State Appeals Court agrees Highway Patrol lacked ‘just cause’ to fire trooper

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  • The N.C. Court of Appeals has affirmed a decision allowing a fired state trooper to get his job back. Judges agreed that the State Highway Patrol lacked "just cause" to fire Trooper Joe Locklear.
  • An administrative law judge ruled that Locklear should be reinstated, demoted, and forced to serve a five-day suspension in connection with the 2020 incident that led to his dismissal.

The N.C. Court of Appeals has upheld a ruling allowing a fired state trooper to get his job back. The unanimous decision affirms that the State Highway Patrol lacked just cause to fire Trooper Joe Locklear in 2021.

Administrative Law Judge Michael Byrne ruled in Locklear’s favor in May 2022.

Byrne “did not err,” wrote Appeals Court Judge Julee Flood. “ALJ Byrne’s binding findings of fact support his conclusion that Respondent lacked just cause in its termination of Petitioner from the SHP, and we must affirm.”

Locklear, a master trooper, joined the Highway Patrol in 2006. He lost his job because of an incident in August 2020.

While patrolling N.C. 72, Locklear noticed a driver wearing no seatbelt, with a passenger apparently drinking a beer, according to court filings. Pulling up alongside the car, Locklear gave the driver a verbal warning and allowed him to drive away.

Turning the patrol car around, Locklear noticed a bag on the side of the road. He retrieved the bag, which contained “a felony amount of marijuana, drug paraphernalia, cash, jewelry, and other miscellaneous items.” Locklear left the scene with the bag but later returned and threw the bag into the woods.

That evening, the driver called in a “citizen complaint” about his interaction with Locklear. Questioned by a sergeant, Locklear failed to tell the truth about the incident. He later admitted to “misleading” the sergeant.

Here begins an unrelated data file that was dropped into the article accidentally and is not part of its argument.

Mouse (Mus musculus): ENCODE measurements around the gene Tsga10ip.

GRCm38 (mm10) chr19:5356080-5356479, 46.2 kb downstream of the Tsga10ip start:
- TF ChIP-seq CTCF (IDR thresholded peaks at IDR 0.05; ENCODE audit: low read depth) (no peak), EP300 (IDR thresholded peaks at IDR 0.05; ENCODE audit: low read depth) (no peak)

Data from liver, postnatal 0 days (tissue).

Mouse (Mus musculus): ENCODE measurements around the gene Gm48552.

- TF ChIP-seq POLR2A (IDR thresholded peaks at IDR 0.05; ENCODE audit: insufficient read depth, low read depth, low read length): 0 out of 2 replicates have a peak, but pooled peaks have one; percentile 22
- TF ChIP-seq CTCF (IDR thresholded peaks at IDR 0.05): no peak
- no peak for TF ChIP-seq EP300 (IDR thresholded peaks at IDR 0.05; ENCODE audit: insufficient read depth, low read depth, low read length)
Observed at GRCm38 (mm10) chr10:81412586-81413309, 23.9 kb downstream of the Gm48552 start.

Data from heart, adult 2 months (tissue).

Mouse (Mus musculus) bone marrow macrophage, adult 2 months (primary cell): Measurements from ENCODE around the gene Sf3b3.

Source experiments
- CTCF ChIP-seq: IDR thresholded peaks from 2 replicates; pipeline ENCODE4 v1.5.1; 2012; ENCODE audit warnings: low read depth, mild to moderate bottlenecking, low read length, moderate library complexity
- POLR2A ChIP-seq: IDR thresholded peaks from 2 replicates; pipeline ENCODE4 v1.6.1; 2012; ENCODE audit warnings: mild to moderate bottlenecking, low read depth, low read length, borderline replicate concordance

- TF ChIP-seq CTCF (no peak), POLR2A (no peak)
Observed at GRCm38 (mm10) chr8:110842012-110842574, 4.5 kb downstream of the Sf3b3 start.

Locklear’s conduct violated Highway Patrol policies regarding unbecoming conduct, truthfulness, neglect of duty, and unacceptable personal conduct, according to court filings from the N.C. Department of Public Safety.

The Patrol dismissed Locklear in October 2020, with a final decision confirming his firing in February 2021.

Byrne ruled that Locklear’s offenses did not result in “just cause” for him to be fired. Byrne noted Locklear’s positive employment record dating back to 2006. The judge ruled that Locklear should be reinstated, demoted from master trooper to trooper, and forced to face a five-day suspension without pay.

“This is no light discipline,” Byrne wrote. “It reflects the review of the Tribunal, and our appellate courts, that Truthfulness, Unbecoming Conduct, and Neglect of Duty are serious issues. However, it reflects consideration and balancing of the equities. … It includes consideration of [the] requirement of equity and fairness ‘to the employee.’”

DPS appealed Byrne’s ruling. The case attracted attention from the group Professional Fire Fighters and Paramedics of North Carolina, which filed a brief in the case. The group urged Appeals Court judges to uphold Byrne’s decision.

“The issues before this Court are vitally important for a significant portion of the membership of the PFFPNC, as well as for other public employees of municipalities of North Carolina,” according to Wednesday’s motion. “While those employees are not covered by the State Personnel Act as the Petitioner in this case is, there are a number of cities that have Civil Service Acts that do provide those city’s employees with just cause protections. Cities with such acts include at least Charlotte, Raleigh, Wilmington, Asheville, and Statesville.”

“This Court’s decision regarding the standards that apply to determine whether just cause exists for the discipline meted out to employees with just cause protections will have impact on those municipal employees,” the group argued. “In particular, the decision of the Court in this case could be of great significance to municipal employees protected by Civil Service Acts exercising their rights of appeal to our appellate courts.”

The firefighters and paramedics point to “substantial precedent” that “the issue of just cause is a question of law subject to de novo review on appeal,” according to the court filing.

“De novo” means that a court conducts a new review of an issue. It does not defer to a lower court or a government agency’s decision-making process.

“That precedent establishes that just cause is a flexible concept involving issues of fairness and equity to the employee, requiring an analysis of many factors in determining what discipline is ‘just,’’” the firefighter and paramedics group argued.

Judges Hunter Murphy and Fred Gore supported Flood’s decision. It’s an unpublished opinion, so the case has limited value as a precedent.